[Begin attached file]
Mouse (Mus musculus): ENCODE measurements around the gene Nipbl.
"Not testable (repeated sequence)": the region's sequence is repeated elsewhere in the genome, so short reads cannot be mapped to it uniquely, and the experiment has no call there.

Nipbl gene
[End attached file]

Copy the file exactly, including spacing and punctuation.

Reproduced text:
Mouse (Mus musculus): ENCODE measurements around the gene Nipbl.
"Not testable (repeated sequence)": the region's sequence is repeated elsewhere in the genome, so short reads cannot be mapped to it uniquely, and the experiment has no call there.

Nipbl gene